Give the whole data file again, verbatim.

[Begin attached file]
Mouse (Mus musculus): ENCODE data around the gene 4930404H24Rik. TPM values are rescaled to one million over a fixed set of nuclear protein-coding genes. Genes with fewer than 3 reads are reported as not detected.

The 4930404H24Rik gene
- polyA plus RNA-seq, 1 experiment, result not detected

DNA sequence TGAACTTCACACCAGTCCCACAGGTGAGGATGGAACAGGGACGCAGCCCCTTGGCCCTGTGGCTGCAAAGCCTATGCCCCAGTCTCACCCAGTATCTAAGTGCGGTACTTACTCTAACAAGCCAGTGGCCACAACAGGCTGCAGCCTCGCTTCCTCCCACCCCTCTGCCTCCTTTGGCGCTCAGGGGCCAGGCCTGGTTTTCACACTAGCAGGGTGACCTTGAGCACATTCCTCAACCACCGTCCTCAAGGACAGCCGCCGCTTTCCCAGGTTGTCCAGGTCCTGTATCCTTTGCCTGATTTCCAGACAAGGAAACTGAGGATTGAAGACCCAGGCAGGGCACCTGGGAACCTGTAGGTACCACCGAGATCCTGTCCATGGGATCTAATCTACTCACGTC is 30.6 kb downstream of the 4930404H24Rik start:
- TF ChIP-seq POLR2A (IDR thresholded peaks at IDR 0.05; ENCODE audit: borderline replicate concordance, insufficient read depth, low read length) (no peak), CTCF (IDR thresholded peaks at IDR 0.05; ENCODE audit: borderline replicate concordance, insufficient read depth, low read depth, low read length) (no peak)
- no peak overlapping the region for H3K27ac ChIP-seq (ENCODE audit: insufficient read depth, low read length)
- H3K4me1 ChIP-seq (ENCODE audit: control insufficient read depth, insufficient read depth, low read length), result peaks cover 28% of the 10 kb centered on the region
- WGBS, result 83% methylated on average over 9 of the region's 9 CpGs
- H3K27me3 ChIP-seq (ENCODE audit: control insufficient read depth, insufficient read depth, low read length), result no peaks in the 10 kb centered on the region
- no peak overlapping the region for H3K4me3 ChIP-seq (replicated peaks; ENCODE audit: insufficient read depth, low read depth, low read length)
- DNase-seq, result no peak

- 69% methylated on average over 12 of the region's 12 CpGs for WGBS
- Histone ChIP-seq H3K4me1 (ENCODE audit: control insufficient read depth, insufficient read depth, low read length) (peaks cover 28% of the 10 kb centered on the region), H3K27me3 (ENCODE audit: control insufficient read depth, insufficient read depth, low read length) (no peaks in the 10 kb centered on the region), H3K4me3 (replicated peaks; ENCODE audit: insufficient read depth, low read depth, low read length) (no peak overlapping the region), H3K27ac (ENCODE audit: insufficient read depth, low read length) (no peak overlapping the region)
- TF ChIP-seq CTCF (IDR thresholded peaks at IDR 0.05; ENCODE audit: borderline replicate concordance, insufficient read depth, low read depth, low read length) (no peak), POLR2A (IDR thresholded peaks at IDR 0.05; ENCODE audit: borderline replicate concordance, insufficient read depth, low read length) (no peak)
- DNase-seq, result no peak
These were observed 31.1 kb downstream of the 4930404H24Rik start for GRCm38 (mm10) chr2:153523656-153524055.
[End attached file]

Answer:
Mouse (Mus musculus): ENCODE data around the gene 4930404H24Rik. TPM values are rescaled to one million over a fixed set of nuclear protein-coding genes. Genes with fewer than 3 reads are reported as not detected.

The 4930404H24Rik gene
- polyA plus RNA-seq, 1 experiment, result not detected

DNA sequence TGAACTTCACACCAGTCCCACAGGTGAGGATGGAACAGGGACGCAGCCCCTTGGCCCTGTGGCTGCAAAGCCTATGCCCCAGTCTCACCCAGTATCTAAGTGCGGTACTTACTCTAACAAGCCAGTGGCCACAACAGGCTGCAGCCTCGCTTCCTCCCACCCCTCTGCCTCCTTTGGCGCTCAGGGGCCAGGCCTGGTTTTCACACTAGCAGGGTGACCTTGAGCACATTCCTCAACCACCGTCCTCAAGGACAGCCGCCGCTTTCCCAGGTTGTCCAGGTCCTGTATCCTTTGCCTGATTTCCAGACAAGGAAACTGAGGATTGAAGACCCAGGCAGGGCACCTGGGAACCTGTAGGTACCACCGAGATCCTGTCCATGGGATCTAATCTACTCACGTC is 30.6 kb downstream of the 4930404H24Rik start:
- TF ChIP-seq POLR2A (IDR thresholded peaks at IDR 0.05; ENCODE audit: borderline replicate concordance, insufficient read depth, low read length) (no peak), CTCF (IDR thresholded peaks at IDR 0.05; ENCODE audit: borderline replicate concordance, insufficient read depth, low read depth, low read length) (no peak)
- no peak overlapping the region for H3K27ac ChIP-seq (ENCODE audit: insufficient read depth, low read length)
- H3K4me1 ChIP-seq (ENCODE audit: control insufficient read depth, insufficient read depth, low read length), result peaks cover 28% of the 10 kb centered on the region
- WGBS, result 83% methylated on average over 9 of the region's 9 CpGs
- H3K27me3 ChIP-seq (ENCODE audit: control insufficient read depth, insufficient read depth, low read length), result no peaks in the 10 kb centered on the region
- no peak overlapping the region for H3K4me3 ChIP-seq (replicated peaks; ENCODE audit: insufficient read depth, low read depth, low read length)
- DNase-seq, result no peak

- 69% methylated on average over 12 of the region's 12 CpGs for WGBS
- Histone ChIP-seq H3K4me1 (ENCODE audit: control insufficient read depth, insufficient read depth, low read length) (peaks cover 28% of the 10 kb centered on the region), H3K27me3 (ENCODE audit: control insufficient read depth, insufficient read depth, low read length) (no peaks in the 10 kb centered on the region), H3K4me3 (replicated peaks; ENCODE audit: insufficient read depth, low read depth, low read length) (no peak overlapping the region), H3K27ac (ENCODE audit: insufficient read depth, low read length) (no peak overlapping the region)
- TF ChIP-seq CTCF (IDR thresholded peaks at IDR 0.05; ENCODE audit: borderline replicate concordance, insufficient read depth, low read depth, low read length) (no peak), POLR2A (IDR thresholded peaks at IDR 0.05; ENCODE audit: borderline replicate concordance, insufficient read depth, low read length) (no peak)
- DNase-seq, result no peak
These were observed 31.1 kb downstream of the 4930404H24Rik start for GRCm38 (mm10) chr2:153523656-153524055.